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The ironic thing about this scenario of ActiveX being required by Gmail is that XHR sort of has its roots in ActiveX -- that is, before Mozilla and others had to replicate it to remain competitive.

We reverse-engineered XHR long before it became a big competitive deal, back in the pre-WHATWG XML daze. See


XHR was a good idea. Even choicer irony: MS exposed it to JScript when they gave Java the boot, to keep Outlook Web Access working!

This is sort of what gets me confused:

You say XHR was a good idea, and it's clear now that reverse engineering it and putting it into Mozilla's browser was a good move because it allowed that technology to advance the web -- but at the same time you are showing opposition to taking a similar course of action for a Dart VM because it's not an open standard.

I understand the viewpoint that you would rather have had Google focused on improving JavaScript through Ecma TC39 than creating another language with absolutely no outside influence. I also admit that this is a pretty inconsiderate move for them to make, especially as that email made it sound as this new language aimed to be a "replacement" for JS. But despite the lack of good will behind this action, I would still hate to see something as rare as a new client side language, that has a decent potential of allowing developers to think differently about solving problems on the web, die off because no one wanted to adopt it.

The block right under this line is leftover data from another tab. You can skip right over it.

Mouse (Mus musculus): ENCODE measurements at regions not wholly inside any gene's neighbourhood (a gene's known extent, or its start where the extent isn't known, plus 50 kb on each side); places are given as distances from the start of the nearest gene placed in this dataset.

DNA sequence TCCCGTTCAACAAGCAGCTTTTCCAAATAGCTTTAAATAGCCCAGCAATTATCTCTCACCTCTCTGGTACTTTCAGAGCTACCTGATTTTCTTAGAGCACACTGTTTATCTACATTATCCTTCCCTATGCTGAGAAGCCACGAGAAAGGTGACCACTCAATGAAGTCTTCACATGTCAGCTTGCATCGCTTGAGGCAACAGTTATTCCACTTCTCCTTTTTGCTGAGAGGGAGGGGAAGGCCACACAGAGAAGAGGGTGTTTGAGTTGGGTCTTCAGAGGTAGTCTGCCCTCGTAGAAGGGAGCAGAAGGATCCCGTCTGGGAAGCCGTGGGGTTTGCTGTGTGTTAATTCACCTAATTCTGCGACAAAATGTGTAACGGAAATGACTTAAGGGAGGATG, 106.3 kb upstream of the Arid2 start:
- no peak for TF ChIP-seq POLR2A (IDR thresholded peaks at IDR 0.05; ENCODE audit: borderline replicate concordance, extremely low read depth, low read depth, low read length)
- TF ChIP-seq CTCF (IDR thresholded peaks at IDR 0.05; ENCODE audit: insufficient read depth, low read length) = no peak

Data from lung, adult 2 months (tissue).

See my other reply on XHR. It is orders of magnitude simpler than Dart. Also, even though MS had monopoly power when they added XHR, they did not abuse it on the web. XHR was for OWA. Mozilla and Opera were not coerced by MS-inspired use of XHR on the web. We chose to implement (with some changes, see the wikipedia page) at leisure.

In contrast, Dart usage in Google web properties targeting the native VM in Chrome, per the leaked memo, would pressure other browsers to adopt or reverse-engineer a much more complex non-standard.

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